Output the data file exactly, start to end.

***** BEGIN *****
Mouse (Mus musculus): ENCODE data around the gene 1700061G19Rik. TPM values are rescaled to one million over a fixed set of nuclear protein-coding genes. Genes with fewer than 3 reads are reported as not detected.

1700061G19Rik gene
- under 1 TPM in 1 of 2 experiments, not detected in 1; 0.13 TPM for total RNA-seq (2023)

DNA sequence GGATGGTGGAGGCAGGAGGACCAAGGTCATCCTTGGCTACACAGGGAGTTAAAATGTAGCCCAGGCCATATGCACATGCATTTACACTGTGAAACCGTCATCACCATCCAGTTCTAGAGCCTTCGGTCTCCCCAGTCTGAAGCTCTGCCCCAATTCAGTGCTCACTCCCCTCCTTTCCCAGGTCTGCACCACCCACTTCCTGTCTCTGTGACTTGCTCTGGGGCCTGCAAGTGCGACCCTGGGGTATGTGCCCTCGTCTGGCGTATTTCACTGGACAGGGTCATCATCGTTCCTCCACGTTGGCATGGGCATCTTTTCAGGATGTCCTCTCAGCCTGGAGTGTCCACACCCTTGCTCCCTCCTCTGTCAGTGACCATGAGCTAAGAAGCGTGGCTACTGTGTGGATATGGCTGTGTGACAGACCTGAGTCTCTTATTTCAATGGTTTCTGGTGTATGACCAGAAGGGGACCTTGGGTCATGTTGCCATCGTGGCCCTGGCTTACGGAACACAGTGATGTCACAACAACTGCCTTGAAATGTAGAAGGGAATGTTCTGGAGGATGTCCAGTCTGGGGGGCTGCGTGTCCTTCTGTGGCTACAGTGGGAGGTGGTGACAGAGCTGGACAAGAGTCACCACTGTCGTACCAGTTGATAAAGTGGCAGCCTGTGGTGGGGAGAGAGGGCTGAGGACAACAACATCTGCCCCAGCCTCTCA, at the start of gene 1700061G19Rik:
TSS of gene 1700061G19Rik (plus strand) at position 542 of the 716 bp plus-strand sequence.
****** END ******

Mouse (Mus musculus): ENCODE data around the gene 1700061G19Rik. TPM values are rescaled to one million over a fixed set of nuclear protein-coding genes. Genes with fewer than 3 reads are reported as not detected.

1700061G19Rik gene
- under 1 TPM in 1 of 2 experiments, not detected in 1; 0.13 TPM for total RNA-seq (2023)

DNA sequence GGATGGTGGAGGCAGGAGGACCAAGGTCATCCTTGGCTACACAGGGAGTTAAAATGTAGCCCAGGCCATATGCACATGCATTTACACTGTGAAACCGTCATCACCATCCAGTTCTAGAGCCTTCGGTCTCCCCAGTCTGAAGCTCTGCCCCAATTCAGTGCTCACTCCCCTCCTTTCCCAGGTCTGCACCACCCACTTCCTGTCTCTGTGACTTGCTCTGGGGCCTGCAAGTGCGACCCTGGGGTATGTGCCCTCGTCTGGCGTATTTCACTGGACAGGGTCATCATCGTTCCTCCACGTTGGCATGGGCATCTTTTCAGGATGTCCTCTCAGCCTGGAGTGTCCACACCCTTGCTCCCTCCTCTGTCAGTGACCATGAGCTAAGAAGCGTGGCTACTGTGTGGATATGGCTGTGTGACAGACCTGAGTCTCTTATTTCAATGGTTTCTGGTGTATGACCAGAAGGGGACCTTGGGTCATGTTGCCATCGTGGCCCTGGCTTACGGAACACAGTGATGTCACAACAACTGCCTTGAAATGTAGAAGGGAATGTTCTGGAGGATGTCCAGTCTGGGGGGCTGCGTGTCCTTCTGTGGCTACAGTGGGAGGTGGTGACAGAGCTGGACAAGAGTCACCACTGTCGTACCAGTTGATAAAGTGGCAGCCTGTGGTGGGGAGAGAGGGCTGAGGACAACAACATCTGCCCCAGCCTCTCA, at the start of gene 1700061G19Rik:
TSS of gene 1700061G19Rik (plus strand) at position 542 of the 716 bp plus-strand sequence.